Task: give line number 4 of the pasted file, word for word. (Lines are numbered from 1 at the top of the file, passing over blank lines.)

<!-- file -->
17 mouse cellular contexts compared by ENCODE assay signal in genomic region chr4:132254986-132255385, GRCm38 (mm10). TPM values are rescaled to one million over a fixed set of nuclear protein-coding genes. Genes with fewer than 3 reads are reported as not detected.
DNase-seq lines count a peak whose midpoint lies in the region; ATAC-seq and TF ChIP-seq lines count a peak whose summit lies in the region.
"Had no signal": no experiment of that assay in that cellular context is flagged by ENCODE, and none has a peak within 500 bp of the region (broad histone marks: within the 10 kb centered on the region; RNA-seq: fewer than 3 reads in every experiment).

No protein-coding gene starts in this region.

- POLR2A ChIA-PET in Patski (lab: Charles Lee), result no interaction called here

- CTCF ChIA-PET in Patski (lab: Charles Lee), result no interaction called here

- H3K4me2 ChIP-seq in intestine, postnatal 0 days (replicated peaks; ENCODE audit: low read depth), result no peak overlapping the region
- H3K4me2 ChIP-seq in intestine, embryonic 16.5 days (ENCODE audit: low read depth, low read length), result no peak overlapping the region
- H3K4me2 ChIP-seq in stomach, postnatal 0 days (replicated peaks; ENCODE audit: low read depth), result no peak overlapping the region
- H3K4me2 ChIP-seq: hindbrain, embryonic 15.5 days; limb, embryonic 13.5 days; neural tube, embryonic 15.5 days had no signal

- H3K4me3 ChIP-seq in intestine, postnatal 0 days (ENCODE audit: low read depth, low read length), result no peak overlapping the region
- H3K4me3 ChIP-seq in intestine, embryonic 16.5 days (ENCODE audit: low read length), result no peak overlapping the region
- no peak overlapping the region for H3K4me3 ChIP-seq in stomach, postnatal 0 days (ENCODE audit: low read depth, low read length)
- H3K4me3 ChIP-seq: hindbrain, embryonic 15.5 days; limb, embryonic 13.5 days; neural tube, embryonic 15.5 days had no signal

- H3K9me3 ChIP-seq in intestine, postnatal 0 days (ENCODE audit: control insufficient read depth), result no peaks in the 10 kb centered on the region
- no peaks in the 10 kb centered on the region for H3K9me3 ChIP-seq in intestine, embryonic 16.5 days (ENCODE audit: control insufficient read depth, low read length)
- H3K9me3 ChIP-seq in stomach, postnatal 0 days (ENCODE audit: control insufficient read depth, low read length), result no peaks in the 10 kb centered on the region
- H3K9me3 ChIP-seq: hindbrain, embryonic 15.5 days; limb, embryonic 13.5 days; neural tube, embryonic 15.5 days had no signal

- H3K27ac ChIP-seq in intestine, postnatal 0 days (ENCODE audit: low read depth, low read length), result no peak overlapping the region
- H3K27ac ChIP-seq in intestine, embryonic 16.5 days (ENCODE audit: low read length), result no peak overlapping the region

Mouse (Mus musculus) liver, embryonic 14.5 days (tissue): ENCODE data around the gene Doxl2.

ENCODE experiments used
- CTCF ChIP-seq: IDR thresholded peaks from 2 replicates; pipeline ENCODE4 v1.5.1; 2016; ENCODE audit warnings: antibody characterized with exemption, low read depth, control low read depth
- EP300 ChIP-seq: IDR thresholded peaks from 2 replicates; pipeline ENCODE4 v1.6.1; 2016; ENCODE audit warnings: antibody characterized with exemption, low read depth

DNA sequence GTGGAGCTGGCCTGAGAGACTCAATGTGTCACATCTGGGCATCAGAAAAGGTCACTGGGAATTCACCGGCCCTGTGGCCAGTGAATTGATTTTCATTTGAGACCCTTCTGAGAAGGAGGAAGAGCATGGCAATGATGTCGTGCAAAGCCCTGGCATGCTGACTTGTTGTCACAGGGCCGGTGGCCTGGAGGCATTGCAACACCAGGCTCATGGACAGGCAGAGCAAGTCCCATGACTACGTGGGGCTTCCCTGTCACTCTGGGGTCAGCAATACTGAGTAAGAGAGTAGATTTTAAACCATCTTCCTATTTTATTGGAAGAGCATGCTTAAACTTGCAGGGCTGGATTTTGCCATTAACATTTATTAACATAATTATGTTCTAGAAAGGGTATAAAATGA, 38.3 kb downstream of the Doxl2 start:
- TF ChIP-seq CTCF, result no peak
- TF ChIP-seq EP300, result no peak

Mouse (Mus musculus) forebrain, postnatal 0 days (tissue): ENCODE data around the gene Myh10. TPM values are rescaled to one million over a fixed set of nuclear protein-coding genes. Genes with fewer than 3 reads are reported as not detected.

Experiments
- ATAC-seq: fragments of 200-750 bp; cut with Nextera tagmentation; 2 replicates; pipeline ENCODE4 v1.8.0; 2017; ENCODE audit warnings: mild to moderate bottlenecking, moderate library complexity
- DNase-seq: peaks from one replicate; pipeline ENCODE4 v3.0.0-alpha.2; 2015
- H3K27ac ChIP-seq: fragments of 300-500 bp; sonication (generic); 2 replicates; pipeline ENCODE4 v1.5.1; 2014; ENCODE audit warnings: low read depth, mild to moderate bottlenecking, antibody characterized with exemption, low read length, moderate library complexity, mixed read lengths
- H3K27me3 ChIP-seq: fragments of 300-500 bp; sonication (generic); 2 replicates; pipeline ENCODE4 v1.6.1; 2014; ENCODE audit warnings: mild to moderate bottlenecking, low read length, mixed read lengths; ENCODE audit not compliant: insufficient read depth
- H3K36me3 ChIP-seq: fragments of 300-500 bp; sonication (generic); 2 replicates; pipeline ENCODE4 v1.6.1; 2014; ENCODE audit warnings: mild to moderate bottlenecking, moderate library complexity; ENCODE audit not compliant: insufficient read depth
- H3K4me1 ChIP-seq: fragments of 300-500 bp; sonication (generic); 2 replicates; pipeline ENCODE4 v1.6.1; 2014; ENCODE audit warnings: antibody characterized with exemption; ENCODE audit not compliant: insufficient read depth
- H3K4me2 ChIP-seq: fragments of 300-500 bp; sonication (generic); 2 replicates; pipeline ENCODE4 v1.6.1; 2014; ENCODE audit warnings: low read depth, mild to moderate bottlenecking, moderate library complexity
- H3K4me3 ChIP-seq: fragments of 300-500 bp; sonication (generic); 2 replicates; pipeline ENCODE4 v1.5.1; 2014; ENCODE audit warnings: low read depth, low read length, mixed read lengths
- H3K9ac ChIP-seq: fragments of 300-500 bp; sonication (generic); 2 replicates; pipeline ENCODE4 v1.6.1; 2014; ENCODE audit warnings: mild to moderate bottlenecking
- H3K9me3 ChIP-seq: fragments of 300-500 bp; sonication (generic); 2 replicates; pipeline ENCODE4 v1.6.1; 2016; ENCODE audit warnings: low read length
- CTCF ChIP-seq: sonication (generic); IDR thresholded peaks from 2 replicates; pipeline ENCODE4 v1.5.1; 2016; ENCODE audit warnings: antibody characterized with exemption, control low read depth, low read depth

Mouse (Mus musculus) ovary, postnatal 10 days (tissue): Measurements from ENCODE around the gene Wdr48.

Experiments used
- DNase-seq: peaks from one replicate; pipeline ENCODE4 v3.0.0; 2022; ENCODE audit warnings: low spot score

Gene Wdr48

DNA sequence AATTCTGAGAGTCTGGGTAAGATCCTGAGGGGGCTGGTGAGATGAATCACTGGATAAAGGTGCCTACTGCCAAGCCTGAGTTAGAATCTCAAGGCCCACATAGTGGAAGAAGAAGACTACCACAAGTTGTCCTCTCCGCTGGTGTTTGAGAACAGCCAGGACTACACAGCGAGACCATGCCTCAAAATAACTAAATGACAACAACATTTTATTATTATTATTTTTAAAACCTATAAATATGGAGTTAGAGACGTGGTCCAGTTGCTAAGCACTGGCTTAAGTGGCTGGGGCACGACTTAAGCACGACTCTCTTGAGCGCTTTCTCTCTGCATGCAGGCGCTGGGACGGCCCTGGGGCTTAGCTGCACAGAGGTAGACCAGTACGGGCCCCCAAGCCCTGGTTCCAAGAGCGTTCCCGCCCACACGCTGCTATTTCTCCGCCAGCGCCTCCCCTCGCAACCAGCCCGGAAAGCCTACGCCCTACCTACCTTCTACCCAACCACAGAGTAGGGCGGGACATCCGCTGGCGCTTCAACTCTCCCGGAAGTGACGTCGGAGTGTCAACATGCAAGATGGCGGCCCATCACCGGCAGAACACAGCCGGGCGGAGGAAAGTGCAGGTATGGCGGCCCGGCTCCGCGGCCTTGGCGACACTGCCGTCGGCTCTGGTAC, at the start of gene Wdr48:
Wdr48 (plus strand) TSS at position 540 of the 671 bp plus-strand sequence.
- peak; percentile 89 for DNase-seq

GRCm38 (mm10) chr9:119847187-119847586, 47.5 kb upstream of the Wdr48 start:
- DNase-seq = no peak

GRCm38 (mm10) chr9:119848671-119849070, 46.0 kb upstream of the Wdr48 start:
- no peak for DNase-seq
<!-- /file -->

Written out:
No protein-coding gene starts in this region.